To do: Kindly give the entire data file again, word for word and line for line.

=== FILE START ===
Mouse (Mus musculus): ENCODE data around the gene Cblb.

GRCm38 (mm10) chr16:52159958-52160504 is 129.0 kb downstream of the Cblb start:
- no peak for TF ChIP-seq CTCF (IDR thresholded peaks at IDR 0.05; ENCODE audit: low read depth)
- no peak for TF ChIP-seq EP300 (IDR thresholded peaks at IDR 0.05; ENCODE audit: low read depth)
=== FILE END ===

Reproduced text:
Mouse (Mus musculus): ENCODE data around the gene Cblb.

GRCm38 (mm10) chr16:52159958-52160504 is 129.0 kb downstream of the Cblb start:
- no peak for TF ChIP-seq CTCF (IDR thresholded peaks at IDR 0.05; ENCODE audit: low read depth)
- no peak for TF ChIP-seq EP300 (IDR thresholded peaks at IDR 0.05; ENCODE audit: low read depth)